The majority of Rosemount residents can expect to pay less in residential property taxes in 2012 than they paid in 2011.
“Most people should see a decrease in the city share of their taxes,” said Jeff May, finance director for the .
Documents from a City Council work session held on Nov. 7 estimate that the owner of a $201,600 homesteaded property will pay $2,473 in total property taxes in 2012 after market value exclusion.
Although actual tax capacity rates are estimated to increase 5.13 percent, the average homestead should see a property tax decrease of approximately 33 percent, said Rosemount Mayor Bill Droste. This decrease is due partially to dropping property values.
According to city representatives, a city tax levy reduction of $529,000 or approximately 5.75 percent will also contribute to the projected property tax decrease. Droste estimates that the median value homeowner will pay $38 less in city property taxes. May stated that the largest decrease in property taxes will most likely be city and school district taxes.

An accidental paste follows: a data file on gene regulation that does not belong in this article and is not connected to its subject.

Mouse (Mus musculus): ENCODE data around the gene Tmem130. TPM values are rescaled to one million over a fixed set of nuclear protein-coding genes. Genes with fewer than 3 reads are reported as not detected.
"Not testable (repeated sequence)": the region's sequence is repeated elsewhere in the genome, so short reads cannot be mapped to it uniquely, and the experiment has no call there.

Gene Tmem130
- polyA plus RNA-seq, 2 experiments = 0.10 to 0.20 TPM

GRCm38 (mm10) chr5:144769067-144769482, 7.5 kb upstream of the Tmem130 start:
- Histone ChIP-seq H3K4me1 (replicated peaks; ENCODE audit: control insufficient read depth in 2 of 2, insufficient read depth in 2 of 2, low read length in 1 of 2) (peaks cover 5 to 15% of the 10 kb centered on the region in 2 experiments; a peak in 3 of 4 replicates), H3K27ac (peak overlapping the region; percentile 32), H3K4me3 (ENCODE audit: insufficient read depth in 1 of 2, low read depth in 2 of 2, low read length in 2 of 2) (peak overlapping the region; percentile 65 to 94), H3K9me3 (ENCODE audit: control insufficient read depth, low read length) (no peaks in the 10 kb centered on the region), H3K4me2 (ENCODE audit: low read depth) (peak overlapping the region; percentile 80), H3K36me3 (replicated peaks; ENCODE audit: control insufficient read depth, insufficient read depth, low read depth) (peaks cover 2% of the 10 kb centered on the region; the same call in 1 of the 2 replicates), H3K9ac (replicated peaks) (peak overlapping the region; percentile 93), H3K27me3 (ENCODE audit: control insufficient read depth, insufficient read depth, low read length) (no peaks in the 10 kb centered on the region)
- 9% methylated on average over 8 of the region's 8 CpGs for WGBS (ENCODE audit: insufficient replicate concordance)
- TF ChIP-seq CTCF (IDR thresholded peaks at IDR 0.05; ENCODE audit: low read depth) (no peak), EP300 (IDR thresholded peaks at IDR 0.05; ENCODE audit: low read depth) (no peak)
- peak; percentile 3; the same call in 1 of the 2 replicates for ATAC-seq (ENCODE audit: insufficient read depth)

“We know there’s a lot of pain out there in the residential market with property values,” said Droste. “We, as a council, have been working to try not to increase the city side portion we control.”
2012 will also be the first year when Homestead Market Value Exclusion will replace Homestead Residential Market Value Credit. Previously, homesteads with a market value less than $413,800 received a credit, the amount of which varied, depending on the property’s market value.
The credit program was eliminated in July by the state legislature as part of government efforts to close the $5 billion two year state budget deficit. Starting in 2012, instead of each homestead with a market value less than $413,800 receiving a credit, a portion of the homestead’s property value will be excluded from taxation.